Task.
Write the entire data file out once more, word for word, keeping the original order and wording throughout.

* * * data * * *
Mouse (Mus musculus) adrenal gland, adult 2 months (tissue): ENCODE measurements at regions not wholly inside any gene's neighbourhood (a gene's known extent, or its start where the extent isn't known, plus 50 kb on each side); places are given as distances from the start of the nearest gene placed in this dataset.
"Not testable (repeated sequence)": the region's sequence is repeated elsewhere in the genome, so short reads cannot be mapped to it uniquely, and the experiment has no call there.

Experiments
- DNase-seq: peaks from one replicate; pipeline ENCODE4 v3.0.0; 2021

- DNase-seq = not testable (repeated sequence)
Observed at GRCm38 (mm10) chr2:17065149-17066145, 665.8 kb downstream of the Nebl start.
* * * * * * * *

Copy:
Mouse (Mus musculus) adrenal gland, adult 2 months (tissue): ENCODE measurements at regions not wholly inside any gene's neighbourhood (a gene's known extent, or its start where the extent isn't known, plus 50 kb on each side); places are given as distances from the start of the nearest gene placed in this dataset.
"Not testable (repeated sequence)": the region's sequence is repeated elsewhere in the genome, so short reads cannot be mapped to it uniquely, and the experiment has no call there.

Experiments
- DNase-seq: peaks from one replicate; pipeline ENCODE4 v3.0.0; 2021

- DNase-seq = not testable (repeated sequence)
Observed at GRCm38 (mm10) chr2:17065149-17066145, 665.8 kb downstream of the Nebl start.